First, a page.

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Academic Success, Adolescence

  • Jodie L. Roth
  • Jeanne Brooks-Gunn

Abstract

Adolescents’ academic pursuits center on school. Their connections to school, motivation to achieve, course selection, and acquired knowledge and skills create a foundation for the future. Admission to higher education, and increasingly, jobs in the workplace, require a high school diploma. Graduation from high school, the most widely used measure of academic success during adolescence, signifies students’ satisfactory completion of a set of required courses, and increasingly, passing scores on state proficiency tests. And with it, the assumption that students possess the reading, writing, and mathematical skills necessary for further schooling or entry-level jobs.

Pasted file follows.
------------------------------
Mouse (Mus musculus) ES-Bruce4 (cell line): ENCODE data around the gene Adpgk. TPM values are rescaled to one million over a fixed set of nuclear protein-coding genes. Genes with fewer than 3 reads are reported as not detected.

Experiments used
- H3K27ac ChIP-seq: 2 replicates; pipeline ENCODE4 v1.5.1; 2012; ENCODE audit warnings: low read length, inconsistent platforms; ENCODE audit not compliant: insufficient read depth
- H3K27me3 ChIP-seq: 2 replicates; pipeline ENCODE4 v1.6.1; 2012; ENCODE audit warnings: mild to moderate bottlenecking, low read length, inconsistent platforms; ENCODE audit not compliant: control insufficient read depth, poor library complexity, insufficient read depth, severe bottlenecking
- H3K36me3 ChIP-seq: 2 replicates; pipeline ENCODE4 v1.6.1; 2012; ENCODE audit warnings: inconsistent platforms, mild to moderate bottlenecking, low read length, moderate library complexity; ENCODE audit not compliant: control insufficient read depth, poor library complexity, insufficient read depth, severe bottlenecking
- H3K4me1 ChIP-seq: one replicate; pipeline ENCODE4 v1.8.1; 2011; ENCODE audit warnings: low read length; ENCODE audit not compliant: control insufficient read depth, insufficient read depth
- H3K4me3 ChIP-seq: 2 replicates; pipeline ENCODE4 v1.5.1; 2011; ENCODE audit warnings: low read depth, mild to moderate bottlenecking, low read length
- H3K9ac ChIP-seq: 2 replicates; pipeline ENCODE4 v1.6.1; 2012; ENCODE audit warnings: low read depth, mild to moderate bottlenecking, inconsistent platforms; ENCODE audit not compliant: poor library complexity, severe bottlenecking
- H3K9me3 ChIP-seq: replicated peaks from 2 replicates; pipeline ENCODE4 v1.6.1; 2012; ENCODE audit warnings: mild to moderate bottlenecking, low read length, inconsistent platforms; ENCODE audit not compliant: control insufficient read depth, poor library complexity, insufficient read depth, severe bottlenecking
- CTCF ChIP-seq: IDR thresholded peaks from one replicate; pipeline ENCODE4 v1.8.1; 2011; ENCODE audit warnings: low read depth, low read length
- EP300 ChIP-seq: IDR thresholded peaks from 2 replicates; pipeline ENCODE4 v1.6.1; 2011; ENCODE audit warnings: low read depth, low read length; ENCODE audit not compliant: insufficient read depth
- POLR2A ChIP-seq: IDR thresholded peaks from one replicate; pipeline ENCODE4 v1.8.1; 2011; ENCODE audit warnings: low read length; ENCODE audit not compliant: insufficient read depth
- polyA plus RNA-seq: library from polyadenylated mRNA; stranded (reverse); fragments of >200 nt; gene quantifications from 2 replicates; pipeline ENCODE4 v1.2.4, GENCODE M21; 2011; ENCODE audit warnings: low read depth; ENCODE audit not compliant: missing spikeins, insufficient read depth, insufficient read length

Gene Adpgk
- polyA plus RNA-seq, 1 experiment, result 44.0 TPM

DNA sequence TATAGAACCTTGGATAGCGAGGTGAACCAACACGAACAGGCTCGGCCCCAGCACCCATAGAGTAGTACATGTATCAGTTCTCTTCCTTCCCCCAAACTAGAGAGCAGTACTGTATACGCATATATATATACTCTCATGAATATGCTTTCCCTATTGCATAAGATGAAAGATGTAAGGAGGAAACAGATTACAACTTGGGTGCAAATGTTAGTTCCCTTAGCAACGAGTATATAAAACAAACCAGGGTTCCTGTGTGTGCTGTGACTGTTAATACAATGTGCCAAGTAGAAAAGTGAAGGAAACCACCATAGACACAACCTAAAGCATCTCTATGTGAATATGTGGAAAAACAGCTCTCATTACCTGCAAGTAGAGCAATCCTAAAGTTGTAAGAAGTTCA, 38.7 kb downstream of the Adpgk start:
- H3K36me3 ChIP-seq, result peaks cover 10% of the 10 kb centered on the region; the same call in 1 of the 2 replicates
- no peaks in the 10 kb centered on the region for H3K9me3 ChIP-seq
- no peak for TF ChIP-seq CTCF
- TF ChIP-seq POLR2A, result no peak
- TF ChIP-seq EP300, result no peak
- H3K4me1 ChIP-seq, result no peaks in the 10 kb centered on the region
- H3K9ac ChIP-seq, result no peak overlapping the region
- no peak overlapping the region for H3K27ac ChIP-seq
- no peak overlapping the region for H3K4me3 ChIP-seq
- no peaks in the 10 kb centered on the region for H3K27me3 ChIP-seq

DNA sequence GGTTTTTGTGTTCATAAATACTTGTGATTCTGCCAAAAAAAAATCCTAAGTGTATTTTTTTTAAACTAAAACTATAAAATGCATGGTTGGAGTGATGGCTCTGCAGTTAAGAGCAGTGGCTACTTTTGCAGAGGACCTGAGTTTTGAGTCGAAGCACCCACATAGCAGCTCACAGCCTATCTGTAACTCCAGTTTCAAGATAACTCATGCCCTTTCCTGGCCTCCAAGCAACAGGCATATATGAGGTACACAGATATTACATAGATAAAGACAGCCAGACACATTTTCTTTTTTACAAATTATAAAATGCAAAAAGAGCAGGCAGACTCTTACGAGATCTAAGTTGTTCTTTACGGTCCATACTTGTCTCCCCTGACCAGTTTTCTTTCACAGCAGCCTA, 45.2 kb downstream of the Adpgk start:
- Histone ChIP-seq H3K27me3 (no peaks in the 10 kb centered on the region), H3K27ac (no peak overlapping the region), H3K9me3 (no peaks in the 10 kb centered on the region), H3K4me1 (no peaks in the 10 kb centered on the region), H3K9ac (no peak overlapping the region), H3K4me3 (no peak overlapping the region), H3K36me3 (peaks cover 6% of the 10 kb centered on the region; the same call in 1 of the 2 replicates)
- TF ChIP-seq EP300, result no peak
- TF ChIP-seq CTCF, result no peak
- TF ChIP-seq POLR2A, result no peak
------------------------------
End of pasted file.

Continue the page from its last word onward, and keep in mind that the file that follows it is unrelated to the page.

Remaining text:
Keywords

Academic Success High School Diploma High School Dropout School Failure Standardize Achievement Test 
These keywords were added by machine and not by the authors. This process is experimental and the keywords may be updated as the learning algorithm improves.

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Copyright information

© Springer Science+Business Media New York 2003

Authors and Affiliations

  • Jodie L. Roth
  • Jeanne Brooks-Gunn

There are no affiliations available

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